The numbers are in.
SAT participation increased in Georgia, but total scores in the state and Dougherty County declined.
"I am not disappointed at all. I wish our scores were higher but I do believe we have more students taking the exam," says Renee Bridges, System Test Coordinator for the Dougherty County School System.
Statewide the mean total SAT score was 1445 out of a possible 2600 for the class of 2011. Dougherty County's mean total SAT score is 154 points less than the state. Compared to 2010, the state and national means decrease six points and Dougherty County decreased eight points.
According to the Georgia Department of Education, the more student participation there is the more mean scores decline. More test data could also be skewing the numbers.
"This year, the College Board Senior Report went through March for the assessment, and now they're actually calculating in test takers from June," says Bridges. "They even announced to us that students who test later generally don't test high because they've put off taking the test."
Critical Reading scores across the state decreased three points in the last year, and while Dougherty County remained at 435 for 2010 and 2011, the school system's critical reading scores decreased 18 points since 2007.
A decline in reading skills can be seen across Dougherty County.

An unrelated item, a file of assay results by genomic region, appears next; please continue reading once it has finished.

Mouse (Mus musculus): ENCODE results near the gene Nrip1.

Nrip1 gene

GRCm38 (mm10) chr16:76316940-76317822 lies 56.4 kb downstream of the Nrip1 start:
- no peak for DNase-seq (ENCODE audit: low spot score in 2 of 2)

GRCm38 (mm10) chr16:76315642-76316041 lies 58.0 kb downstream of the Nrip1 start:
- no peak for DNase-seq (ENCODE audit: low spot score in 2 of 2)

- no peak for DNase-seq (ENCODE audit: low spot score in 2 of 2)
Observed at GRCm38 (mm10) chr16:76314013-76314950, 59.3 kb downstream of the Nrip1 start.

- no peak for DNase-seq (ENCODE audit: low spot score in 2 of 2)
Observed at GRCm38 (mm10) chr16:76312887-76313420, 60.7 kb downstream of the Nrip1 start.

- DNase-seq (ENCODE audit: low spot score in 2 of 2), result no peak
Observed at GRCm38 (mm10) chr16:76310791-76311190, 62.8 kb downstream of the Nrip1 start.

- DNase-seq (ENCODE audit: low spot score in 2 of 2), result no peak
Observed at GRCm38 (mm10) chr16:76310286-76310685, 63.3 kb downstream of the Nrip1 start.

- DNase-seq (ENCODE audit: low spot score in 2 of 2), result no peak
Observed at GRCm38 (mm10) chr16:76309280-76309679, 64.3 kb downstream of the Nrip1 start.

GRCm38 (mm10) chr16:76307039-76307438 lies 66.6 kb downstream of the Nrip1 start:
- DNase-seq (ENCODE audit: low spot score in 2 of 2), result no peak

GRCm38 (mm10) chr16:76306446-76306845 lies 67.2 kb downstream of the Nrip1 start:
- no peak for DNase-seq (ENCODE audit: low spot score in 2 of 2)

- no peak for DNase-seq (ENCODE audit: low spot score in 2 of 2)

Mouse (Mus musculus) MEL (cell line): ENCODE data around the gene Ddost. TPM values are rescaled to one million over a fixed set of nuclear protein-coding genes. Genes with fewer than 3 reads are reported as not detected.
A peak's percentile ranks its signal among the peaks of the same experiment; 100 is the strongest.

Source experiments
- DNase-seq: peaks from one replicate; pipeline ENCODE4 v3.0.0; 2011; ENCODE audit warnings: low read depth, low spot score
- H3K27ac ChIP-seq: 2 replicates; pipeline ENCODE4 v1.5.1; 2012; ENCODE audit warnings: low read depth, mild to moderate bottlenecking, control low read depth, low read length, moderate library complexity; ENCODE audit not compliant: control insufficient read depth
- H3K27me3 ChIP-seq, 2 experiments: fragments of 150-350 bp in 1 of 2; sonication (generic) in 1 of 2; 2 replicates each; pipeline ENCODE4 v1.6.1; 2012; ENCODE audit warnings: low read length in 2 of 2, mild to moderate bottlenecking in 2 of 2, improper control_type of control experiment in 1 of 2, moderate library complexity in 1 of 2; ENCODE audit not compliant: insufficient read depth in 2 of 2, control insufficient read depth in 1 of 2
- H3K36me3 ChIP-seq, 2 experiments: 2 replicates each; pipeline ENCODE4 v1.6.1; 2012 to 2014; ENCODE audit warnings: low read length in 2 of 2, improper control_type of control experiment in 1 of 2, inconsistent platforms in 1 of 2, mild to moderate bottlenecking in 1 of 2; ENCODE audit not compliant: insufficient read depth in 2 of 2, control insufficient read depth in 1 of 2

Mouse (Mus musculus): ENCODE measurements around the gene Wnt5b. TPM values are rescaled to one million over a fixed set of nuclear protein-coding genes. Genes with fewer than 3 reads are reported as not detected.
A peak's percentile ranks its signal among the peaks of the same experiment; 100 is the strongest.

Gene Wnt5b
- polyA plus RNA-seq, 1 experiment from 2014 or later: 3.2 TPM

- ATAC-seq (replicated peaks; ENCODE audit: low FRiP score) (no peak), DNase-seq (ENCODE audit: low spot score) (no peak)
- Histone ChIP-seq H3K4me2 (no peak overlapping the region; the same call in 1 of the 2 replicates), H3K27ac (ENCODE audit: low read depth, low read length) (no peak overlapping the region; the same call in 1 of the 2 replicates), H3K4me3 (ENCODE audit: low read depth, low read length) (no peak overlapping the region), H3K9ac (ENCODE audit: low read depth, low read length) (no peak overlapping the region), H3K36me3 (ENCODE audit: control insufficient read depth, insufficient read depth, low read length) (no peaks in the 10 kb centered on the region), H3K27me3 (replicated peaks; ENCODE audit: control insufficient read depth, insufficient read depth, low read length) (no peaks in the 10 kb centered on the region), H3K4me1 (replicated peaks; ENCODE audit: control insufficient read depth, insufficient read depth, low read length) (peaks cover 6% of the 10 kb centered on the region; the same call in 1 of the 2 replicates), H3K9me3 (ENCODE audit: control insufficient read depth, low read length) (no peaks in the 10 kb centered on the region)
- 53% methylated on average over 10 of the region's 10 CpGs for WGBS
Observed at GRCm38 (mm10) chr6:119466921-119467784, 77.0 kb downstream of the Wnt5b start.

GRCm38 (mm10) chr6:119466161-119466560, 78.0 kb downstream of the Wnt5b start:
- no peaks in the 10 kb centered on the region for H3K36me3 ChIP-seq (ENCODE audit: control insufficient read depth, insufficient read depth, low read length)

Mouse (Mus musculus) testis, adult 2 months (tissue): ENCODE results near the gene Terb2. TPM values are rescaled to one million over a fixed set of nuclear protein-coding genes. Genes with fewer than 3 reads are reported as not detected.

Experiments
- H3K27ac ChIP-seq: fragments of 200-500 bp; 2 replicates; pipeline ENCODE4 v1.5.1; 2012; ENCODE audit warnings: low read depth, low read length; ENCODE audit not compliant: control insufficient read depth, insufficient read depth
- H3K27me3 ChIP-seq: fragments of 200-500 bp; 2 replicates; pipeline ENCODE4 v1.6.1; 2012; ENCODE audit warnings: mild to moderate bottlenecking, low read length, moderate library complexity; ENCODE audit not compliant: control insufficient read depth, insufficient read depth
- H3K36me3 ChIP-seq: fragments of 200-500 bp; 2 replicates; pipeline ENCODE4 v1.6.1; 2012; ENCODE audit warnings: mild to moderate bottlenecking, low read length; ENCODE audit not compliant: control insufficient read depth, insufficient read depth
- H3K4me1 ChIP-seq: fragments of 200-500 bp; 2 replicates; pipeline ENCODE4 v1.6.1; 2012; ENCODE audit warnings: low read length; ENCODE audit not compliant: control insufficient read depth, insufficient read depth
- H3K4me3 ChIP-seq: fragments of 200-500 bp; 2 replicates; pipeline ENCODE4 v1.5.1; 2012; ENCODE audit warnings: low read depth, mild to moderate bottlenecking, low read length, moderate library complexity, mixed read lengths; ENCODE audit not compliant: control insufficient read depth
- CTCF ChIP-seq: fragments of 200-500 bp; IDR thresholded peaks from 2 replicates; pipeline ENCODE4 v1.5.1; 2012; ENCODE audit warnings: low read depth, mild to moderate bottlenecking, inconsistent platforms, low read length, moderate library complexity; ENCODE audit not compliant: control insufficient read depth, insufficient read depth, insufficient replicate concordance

According to Albany Technical College's Adult Learning Center in Leesburg, students ages 16 to 24 taking the GED on are the rise. When they come to take the courses prior to the test, instructors say their reading skills are at a fourth or fifth grade level.
"Most of our students that enter our program, they come in reading on a pretty low level. Most of our students are high school drop outs," says Katrina Towns, a GED instructor with Albany Tech.
Towns says she remembers participating in accelerated reading groups in high school and elementary schools, reading several books a week. She says the reading level of students in Dougherty County can increase by utilizing programs such as accelerated reading or by students simply reading more on their own.
"The more you read the more you know, the more words you learn, you learn the sounds, so you become more comfortable with reading. So if you do something every day you tend to remember how to do it or you get better," says Towns.
It's accelerated and advanced education programs that the Dougherty County Schools System believes will accelerate SAT scores.
"The best advice I can give to a student would be to definitely take classes in high school that are more rigorous, that require higher thinking skills that lend themselves more to college preparatory," says Bridges. "Engaging in higher level course work during high school such as AP and honors classes will definitely enhance the sat and act scores."
State SAT math scores averaged at 487 while Dougherty County was at 431. Georgia's mean SAT writing score came in at 473 while Dougherty County's was 425.
According to Bridges, students participating in Advanced Placement tests soared in the last year from 598 in 2010 to 788 in 2011. In 2002, only 223 Dougherty County students took Advanced Placement tests.
The SAT is a test distributed at a national level while each state has its own individual curriculum requirements. Therefore, to help with the variation in curriculum requirements and to better fit curriculum to what may be tested on the SAT, the U.S. is implementing Common Core Curriculum, and Bridges says Georgia should be rolling out the program next year.